the west toward the east in the Lnited
States, during the months of November,
December, January, February and March,
which are the only months to which these
generalizations apply.
2. I he storms are accompanied with a
depression of the barometer near the cen
tral line of the storm, and a rise of the
barometer in the front and rear.
3. This central line of minimum pres
sure "Is generally of great length from
north to south, and moves side foremost
toward the east
- 4Ti& line is sometimes nearly straight,
but generally curved, and most frequently
with its curve x side toward the east.
5. The velocity of this line is such that
it travels from the Mississippi to the Con
necticut River in twenty-four hours, and
from the Connecticut to St John, New
foundland, in nearly the s&me, or about
thirty-six miles an hour.
6. When the barometer falls suddenly
in the western part of New England, it
rises at the same time in the valley of the
Mississippi, and also at St John, New
foundland.
7. In great storms the wind for several
hundred miles on both sides of the line of
minimum pressure blows toward that line
directly or obliquely.
8. The force of the wind is in propor
tion to the suddenness and greatness of
the depression of the barometer.
9. In all great and sudden depressions of
the birometer there is much rain or snow ;
and in all sudden great raiis or snow there
is a great depression of the barometer
near tbe center of the storm, and rise be
yond its borders.
10. 3Iany storms are of great and un
known length from north to south, reach
ing beyond our observers on the Gulf of
Mexico and on the northern. lakes, while
their east and west diameter is compara
tively small. The storms therefore move
side foremost
IL Most storms commence m the " far
West," beyond our most western observ
ers, but some commence in tke United
States.
12. When a storm commences in the
United States, the line of minimum press
ure does not come from the " far West,"
but commences with the storm, and travels
with it toward the eastward.
13. There is generally a lull of wind at
the line of minimum pressure, and some
times a calm.
14. When this line of minimum press
ure passes an observer toward the east,
the wind generally soon changes to the
west, and the barometer begins to rise.
15. There is generally but little wind
near the line of minimum pressure, and
on each side of that line the winds are ir
regular, but tend outward from that line.
16. The fluctuations of the barometer
are generally greater in the northern than
in the southern parts of the United States.
17. The fluctuations ot the barometer
are generally greater in the eastern than
in the western parts of the United States.
18. In the northern parts oi the United
States, the wind, generally in great storms.
sets in from the north of east and termi
nates fom thacortk-f west.. .".
19. In the southern parts of the United
States, the wind generally sets in from the
south of east and terminates from the
south of west
20. During the cassage of storms the
wind generally changes irom the eastward
to the westward by the south, especially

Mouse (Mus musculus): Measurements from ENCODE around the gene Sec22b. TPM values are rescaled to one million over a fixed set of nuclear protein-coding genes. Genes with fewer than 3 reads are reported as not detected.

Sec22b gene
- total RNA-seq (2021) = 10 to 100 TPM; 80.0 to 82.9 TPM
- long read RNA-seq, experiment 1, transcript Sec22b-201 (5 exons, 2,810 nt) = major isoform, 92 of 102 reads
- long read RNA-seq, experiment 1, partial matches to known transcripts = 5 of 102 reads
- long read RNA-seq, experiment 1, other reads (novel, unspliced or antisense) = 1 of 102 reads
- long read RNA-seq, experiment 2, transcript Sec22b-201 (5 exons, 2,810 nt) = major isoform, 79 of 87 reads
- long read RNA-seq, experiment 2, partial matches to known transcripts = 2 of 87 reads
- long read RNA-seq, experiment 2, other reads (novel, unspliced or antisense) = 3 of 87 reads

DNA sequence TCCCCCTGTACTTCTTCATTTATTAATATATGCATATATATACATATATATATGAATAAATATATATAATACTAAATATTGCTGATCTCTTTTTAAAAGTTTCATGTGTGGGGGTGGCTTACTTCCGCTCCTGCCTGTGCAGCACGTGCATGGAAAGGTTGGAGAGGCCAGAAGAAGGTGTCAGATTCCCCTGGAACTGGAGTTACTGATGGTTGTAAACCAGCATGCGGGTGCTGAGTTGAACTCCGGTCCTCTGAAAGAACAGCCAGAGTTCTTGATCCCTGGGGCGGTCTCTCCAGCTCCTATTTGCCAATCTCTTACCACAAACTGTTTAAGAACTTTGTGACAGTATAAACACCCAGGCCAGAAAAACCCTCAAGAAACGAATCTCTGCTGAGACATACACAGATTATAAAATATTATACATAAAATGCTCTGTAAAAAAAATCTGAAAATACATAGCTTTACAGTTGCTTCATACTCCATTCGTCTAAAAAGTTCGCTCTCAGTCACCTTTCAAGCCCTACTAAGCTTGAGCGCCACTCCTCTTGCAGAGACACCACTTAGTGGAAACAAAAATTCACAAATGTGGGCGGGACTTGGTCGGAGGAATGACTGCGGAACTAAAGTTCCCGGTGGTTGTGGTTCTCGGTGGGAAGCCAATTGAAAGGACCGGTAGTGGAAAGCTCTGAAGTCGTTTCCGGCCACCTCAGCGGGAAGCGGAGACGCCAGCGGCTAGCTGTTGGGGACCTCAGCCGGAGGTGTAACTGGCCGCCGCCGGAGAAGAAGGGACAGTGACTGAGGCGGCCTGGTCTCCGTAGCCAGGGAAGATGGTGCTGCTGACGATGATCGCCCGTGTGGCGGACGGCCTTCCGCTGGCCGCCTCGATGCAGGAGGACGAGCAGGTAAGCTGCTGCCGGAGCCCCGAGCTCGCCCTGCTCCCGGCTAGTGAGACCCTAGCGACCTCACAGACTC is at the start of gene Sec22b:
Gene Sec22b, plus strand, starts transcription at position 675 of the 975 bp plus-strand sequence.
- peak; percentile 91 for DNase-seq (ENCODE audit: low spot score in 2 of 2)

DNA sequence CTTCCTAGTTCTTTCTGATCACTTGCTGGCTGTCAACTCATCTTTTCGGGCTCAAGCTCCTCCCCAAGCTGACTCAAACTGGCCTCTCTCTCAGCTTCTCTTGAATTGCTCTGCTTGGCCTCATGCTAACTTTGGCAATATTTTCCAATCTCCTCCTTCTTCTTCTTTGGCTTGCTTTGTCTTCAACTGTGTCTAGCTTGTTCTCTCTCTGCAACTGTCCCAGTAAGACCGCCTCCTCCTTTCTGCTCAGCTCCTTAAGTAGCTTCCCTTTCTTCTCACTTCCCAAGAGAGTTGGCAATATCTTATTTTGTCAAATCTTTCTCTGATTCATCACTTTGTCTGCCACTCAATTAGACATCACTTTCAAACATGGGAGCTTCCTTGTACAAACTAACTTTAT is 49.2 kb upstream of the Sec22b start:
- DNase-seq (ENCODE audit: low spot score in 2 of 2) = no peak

in the touthera parts of the United States.
21. The northern part of tte storm gen
erally travels more rapidly towards the
east than tbe southern part
22. During the high barometer on the
day preceding the storm it is generally
clear and mild in temperature, especially
if very cold weather preceded.
23. The temperature generally falls sud
denly on the passage of the center of
great storms, so that sometimes, when a
storm is m the miaaie oi me t nnea
States, the lowest temperature of the
month will be in the west on the same
d'.y that the highest temperature is in
the cast
Some of the storms, it is true, are con
tained entirely, for a time, within the
bounds of my observers, and in that case
the minimum barometer does not exhibit
itself in a line of great lengih, extending
from north to south, but it U confined to
a region near the center of the storm, and
travels with that center toward the east
ward. From these experiments it may safely
be inferred, contrary to the general belief
cf scientific men, that vapor permeates the
air fro ai a high to a low dew point with
extreme slowness, if, indeed, it permeates
it at all : and in meteorology, it will here
after be known that vapor rises into the
regions where clouds are formed only by
being carried up by ascending currents of
air ccntaining it Scientific American.
Dreams.
Dreams are to our waking thoughts
much like echoes to music ; but their re
verberations are so partial, so varied, so
complex, that it is almost in vain that we
seek among the notes of consciousness for
the echoes of the dream. If we could by
any means ascertain on what principle our
dreams for a given night are arranged, and
why one idea more than another furnishes
their cue, it would be comparatively easy
to follow out the chain of associations by
which they unroll themselves afterward,
and to note the singular ease and delicacy
whereby subordinate topics, recently waft
ed across our minds, are seized and woven
into the network of the dream. But the
reason why from among the five thousand
thoughts of the day we revert at night
especially to thoughts number two, three,
four, five, instead of thoughts number two,
three, four, six, or any other in the list U
obviously impossible to conjecture. We
can but observe that the echo of the one
note has been caught, and of the others
lost, amid the obscure caverns of the mem
ory. Certain broad rules, however, may
be remarked as obtaining generally, as re
gards the topics of dreams.
In the first place, if we have any present
considerable physical sensation or pain,
such ai may be produced by a wound, or
a fit of indigestion, or hunger, or an unac
customed sound, we are pretty sure to
dream of it in preference to any subject of
mental interest only. Again, if we have
merely a slight sensation of uneasiness,
insufficient to cause a dream, it will yet be